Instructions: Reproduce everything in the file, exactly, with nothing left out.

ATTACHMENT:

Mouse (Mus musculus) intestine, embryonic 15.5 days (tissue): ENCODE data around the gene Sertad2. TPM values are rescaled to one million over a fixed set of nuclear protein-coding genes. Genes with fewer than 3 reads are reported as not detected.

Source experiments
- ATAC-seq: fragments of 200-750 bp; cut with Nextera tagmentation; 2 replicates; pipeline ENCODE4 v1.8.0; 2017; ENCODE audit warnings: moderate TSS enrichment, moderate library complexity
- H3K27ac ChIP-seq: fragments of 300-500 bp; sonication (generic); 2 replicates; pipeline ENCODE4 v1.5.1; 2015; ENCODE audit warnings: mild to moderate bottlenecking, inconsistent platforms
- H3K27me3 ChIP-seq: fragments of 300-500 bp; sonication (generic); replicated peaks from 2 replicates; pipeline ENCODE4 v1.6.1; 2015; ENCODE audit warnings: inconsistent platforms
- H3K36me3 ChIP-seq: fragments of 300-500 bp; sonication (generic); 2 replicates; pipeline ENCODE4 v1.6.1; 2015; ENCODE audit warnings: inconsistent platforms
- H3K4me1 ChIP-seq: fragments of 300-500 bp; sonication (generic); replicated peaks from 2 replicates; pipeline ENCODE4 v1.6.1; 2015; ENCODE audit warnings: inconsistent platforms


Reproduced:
Mouse (Mus musculus) intestine, embryonic 15.5 days (tissue): ENCODE data around the gene Sertad2. TPM values are rescaled to one million over a fixed set of nuclear protein-coding genes. Genes with fewer than 3 reads are reported as not detected.

Source experiments
- ATAC-seq: fragments of 200-750 bp; cut with Nextera tagmentation; 2 replicates; pipeline ENCODE4 v1.8.0; 2017; ENCODE audit warnings: moderate TSS enrichment, moderate library complexity
- H3K27ac ChIP-seq: fragments of 300-500 bp; sonication (generic); 2 replicates; pipeline ENCODE4 v1.5.1; 2015; ENCODE audit warnings: mild to moderate bottlenecking, inconsistent platforms
- H3K27me3 ChIP-seq: fragments of 300-500 bp; sonication (generic); replicated peaks from 2 replicates; pipeline ENCODE4 v1.6.1; 2015; ENCODE audit warnings: inconsistent platforms
- H3K36me3 ChIP-seq: fragments of 300-500 bp; sonication (generic); 2 replicates; pipeline ENCODE4 v1.6.1; 2015; ENCODE audit warnings: inconsistent platforms
- H3K4me1 ChIP-seq: fragments of 300-500 bp; sonication (generic); replicated peaks from 2 replicates; pipeline ENCODE4 v1.6.1; 2015; ENCODE audit warnings: inconsistent platforms